Uruguay became the first country to legalize the growing, sale and smoking of marijuana on Tuesday, a pioneering social experiment that will be closely watched by other nations debating drug liberalization.
A government-sponsored bill approved by 16-13 votes in the Senate provides for regulation of the cultivation, distribution and consumption of marijuana and is aimed at wresting the business from criminals in the small South American nation.
Backers of the law, some smoking joints, gathered near Congress holding green balloons, Jamaican flags in homage to Bob Marley and a sign saying: “Cultivating freedom, Uruguay grows.”
Cannabis consumers will be able to buy a maximum of 40 grams (1.4 ounces) each month from licensed pharmacies as long as they are Uruguayan residents over the age of 18 and registered on a government database that will monitor their monthly purchases.
When the law is implemented in 120 days, Uruguayans will be able to grow six marijuana plants in their homes a year, or as much as 480 grams (about 17 ounces), and form smoking clubs of 15 to 45 members that can grow up to 99 plants per year.
Registered drug users should be able to start buying marijuana over the counter from licensed pharmacies in April.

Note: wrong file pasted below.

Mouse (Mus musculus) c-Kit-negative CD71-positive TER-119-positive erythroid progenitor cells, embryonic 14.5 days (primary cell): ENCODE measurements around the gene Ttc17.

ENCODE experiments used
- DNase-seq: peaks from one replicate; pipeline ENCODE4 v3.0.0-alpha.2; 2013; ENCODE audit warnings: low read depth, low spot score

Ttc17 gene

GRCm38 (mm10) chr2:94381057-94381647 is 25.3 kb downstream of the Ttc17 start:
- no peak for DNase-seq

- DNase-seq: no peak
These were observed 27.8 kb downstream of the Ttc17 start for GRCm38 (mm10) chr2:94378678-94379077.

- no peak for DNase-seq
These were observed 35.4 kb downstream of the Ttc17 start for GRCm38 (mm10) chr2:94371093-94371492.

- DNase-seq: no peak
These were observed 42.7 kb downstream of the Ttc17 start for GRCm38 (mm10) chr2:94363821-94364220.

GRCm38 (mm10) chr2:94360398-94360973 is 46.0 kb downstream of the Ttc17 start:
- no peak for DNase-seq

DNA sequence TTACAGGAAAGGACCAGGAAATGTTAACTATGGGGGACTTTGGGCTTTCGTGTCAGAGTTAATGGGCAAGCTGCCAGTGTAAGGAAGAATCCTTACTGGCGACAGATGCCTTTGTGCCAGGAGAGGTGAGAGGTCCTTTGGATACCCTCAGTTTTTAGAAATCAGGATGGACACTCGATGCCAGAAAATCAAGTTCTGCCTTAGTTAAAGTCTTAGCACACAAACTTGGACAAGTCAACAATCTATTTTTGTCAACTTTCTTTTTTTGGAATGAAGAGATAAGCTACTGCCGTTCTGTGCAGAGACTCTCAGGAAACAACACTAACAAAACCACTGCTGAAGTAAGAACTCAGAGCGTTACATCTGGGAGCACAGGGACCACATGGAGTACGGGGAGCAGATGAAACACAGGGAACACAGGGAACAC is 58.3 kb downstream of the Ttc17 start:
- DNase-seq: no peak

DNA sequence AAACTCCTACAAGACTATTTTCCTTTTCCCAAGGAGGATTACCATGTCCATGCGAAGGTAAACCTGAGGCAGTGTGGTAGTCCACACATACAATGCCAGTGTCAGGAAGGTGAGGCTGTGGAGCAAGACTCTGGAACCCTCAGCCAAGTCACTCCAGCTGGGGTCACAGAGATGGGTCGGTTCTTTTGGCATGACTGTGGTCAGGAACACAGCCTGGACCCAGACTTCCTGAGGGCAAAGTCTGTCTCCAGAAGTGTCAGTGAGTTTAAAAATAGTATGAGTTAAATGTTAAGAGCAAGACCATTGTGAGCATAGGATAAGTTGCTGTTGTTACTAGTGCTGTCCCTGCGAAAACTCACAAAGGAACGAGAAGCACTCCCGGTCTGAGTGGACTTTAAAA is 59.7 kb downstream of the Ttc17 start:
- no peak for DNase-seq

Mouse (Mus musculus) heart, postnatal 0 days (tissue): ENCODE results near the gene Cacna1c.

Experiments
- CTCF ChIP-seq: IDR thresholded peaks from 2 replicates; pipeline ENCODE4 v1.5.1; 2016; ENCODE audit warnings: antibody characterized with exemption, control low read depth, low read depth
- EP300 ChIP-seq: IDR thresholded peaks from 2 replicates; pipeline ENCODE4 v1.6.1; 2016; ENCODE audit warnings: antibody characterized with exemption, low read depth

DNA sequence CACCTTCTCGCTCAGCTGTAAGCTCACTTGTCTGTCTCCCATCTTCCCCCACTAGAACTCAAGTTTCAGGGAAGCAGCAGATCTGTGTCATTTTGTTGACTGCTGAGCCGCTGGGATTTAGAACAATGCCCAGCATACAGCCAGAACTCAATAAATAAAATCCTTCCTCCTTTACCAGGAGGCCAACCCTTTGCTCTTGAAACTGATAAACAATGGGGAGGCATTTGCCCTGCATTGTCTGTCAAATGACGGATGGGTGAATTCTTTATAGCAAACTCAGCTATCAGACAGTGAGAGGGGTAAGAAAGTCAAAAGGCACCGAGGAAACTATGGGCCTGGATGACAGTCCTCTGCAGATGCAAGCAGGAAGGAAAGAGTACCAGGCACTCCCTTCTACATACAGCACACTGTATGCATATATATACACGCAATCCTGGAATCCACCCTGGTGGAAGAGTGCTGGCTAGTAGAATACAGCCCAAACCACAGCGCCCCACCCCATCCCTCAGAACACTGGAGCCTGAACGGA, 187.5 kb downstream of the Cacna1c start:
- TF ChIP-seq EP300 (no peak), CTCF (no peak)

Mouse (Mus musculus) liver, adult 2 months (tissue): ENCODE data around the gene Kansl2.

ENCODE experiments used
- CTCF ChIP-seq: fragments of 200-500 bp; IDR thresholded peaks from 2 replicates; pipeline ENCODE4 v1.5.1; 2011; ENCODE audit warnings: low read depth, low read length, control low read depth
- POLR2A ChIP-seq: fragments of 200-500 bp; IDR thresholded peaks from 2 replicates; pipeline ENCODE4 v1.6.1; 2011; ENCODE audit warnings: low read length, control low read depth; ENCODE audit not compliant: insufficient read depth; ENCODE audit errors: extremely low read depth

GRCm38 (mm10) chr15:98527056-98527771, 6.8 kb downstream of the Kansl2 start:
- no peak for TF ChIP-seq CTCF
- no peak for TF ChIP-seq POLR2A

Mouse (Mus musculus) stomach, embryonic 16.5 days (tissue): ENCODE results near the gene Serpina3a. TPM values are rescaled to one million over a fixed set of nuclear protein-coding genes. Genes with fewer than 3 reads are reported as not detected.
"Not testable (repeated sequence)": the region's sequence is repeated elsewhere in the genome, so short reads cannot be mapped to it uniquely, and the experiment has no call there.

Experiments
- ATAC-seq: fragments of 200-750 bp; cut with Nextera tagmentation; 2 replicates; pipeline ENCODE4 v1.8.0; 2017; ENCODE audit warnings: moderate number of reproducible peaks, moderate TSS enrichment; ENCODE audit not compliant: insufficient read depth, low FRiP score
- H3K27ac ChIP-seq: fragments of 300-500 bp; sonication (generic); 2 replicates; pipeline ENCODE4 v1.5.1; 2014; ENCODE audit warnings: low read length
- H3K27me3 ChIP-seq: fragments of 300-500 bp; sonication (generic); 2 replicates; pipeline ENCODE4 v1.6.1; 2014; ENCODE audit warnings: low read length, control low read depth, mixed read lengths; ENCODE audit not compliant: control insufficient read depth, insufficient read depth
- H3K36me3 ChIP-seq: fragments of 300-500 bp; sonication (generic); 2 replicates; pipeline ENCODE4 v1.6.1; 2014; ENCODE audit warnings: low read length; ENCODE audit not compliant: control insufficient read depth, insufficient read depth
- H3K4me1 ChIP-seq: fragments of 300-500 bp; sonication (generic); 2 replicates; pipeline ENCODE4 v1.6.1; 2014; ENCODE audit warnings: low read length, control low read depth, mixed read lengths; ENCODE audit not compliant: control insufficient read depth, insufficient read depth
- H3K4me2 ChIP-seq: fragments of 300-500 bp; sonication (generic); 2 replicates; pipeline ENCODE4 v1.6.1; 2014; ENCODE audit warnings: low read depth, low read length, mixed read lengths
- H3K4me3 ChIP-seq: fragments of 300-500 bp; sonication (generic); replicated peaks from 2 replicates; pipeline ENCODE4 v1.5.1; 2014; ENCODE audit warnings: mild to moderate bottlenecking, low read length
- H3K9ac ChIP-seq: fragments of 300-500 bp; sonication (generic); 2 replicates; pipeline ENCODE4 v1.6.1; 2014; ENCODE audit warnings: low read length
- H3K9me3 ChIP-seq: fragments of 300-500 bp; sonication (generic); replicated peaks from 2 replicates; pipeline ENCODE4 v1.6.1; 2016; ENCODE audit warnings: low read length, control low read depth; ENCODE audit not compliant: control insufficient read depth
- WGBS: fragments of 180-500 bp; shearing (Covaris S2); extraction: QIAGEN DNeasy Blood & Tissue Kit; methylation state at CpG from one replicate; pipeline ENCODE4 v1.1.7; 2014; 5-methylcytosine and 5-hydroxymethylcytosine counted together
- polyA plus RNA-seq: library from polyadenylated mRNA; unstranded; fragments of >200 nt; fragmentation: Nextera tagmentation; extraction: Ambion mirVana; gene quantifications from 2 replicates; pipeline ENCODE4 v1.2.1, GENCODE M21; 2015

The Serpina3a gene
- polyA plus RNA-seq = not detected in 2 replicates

Global players’ union Fifpro believes Fifa considers the demands of TV companies of “greater importance” than the health and safety of the players.
Fifa said this week that it will not change the 2014 World Cup kick-off times despite concerns about the heat.
Games kicking off at 13:00 in the north west of Brazil will likely take place in very hot and humid conditions.
In a statement, Fifpro said it wants “effective measures to guarantee [players'] health and safety”.
The World Cup and the Olympics are being used as a pretext for “social cleansing” as tens of thousands of Rio slum dwellers are driven out to the city periphery, favela residents say.
While millions of eyes turn to north-eastern Brazil for the World Cup draw on Friday, poor communities in Rio de Janeiro are still struggling to be heard as they fight against evictions they say are related to the city’s mega sporting events.
Next year, Rio will host seven games, including the final, followed in 2016 by the Olympics. The city’s mayor, Eduardo Paes, describes this as an opportunity for the city to modernise and create a legacy for future generations. But many of those on the frontline of change feel they are the victims of social cleansing.